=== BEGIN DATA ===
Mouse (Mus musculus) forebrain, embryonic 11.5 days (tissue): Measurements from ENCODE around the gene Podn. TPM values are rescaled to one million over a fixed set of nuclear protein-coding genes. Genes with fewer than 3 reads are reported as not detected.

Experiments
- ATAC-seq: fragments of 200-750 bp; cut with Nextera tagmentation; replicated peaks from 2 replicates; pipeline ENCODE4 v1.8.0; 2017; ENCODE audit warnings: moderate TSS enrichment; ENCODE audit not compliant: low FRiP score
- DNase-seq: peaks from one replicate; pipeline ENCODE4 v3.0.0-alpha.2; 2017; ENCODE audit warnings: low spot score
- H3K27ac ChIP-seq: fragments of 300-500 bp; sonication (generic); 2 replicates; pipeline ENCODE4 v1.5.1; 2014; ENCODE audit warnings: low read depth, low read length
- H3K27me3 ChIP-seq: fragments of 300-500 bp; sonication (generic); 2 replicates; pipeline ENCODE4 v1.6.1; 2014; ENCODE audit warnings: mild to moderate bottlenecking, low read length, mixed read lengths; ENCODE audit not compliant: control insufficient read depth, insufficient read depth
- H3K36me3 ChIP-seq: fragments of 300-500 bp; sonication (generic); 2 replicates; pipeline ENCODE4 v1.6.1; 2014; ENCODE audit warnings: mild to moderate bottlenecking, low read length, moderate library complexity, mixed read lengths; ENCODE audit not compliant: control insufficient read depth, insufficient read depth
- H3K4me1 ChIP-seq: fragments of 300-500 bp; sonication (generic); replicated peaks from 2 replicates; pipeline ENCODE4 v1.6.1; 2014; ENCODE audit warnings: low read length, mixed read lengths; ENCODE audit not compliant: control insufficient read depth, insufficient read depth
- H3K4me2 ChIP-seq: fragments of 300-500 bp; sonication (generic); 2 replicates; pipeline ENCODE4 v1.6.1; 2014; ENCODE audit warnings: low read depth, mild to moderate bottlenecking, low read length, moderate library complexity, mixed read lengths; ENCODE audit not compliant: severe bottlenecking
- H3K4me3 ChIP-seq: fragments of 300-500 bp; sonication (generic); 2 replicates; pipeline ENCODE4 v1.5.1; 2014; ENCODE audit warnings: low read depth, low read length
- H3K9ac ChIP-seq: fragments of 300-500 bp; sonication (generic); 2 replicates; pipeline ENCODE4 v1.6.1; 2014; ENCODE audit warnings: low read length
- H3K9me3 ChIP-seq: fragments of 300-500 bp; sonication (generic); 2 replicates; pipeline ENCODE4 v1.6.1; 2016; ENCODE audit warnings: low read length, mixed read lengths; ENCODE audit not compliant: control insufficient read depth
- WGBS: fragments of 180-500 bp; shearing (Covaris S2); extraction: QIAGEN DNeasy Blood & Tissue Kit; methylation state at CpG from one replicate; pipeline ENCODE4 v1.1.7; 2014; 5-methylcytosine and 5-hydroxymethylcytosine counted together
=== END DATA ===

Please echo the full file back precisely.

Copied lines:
Mouse (Mus musculus) forebrain, embryonic 11.5 days (tissue): Measurements from ENCODE around the gene Podn. TPM values are rescaled to one million over a fixed set of nuclear protein-coding genes. Genes with fewer than 3 reads are reported as not detected.

Experiments
- ATAC-seq: fragments of 200-750 bp; cut with Nextera tagmentation; replicated peaks from 2 replicates; pipeline ENCODE4 v1.8.0; 2017; ENCODE audit warnings: moderate TSS enrichment; ENCODE audit not compliant: low FRiP score
- DNase-seq: peaks from one replicate; pipeline ENCODE4 v3.0.0-alpha.2; 2017; ENCODE audit warnings: low spot score
- H3K27ac ChIP-seq: fragments of 300-500 bp; sonication (generic); 2 replicates; pipeline ENCODE4 v1.5.1; 2014; ENCODE audit warnings: low read depth, low read length
- H3K27me3 ChIP-seq: fragments of 300-500 bp; sonication (generic); 2 replicates; pipeline ENCODE4 v1.6.1; 2014; ENCODE audit warnings: mild to moderate bottlenecking, low read length, mixed read lengths; ENCODE audit not compliant: control insufficient read depth, insufficient read depth
- H3K36me3 ChIP-seq: fragments of 300-500 bp; sonication (generic); 2 replicates; pipeline ENCODE4 v1.6.1; 2014; ENCODE audit warnings: mild to moderate bottlenecking, low read length, moderate library complexity, mixed read lengths; ENCODE audit not compliant: control insufficient read depth, insufficient read depth
- H3K4me1 ChIP-seq: fragments of 300-500 bp; sonication (generic); replicated peaks from 2 replicates; pipeline ENCODE4 v1.6.1; 2014; ENCODE audit warnings: low read length, mixed read lengths; ENCODE audit not compliant: control insufficient read depth, insufficient read depth
- H3K4me2 ChIP-seq: fragments of 300-500 bp; sonication (generic); 2 replicates; pipeline ENCODE4 v1.6.1; 2014; ENCODE audit warnings: low read depth, mild to moderate bottlenecking, low read length, moderate library complexity, mixed read lengths; ENCODE audit not compliant: severe bottlenecking
- H3K4me3 ChIP-seq: fragments of 300-500 bp; sonication (generic); 2 replicates; pipeline ENCODE4 v1.5.1; 2014; ENCODE audit warnings: low read depth, low read length
- H3K9ac ChIP-seq: fragments of 300-500 bp; sonication (generic); 2 replicates; pipeline ENCODE4 v1.6.1; 2014; ENCODE audit warnings: low read length
- H3K9me3 ChIP-seq: fragments of 300-500 bp; sonication (generic); 2 replicates; pipeline ENCODE4 v1.6.1; 2016; ENCODE audit warnings: low read length, mixed read lengths; ENCODE audit not compliant: control insufficient read depth
- WGBS: fragments of 180-500 bp; shearing (Covaris S2); extraction: QIAGEN DNeasy Blood & Tissue Kit; methylation state at CpG from one replicate; pipeline ENCODE4 v1.1.7; 2014; 5-methylcytosine and 5-hydroxymethylcytosine counted together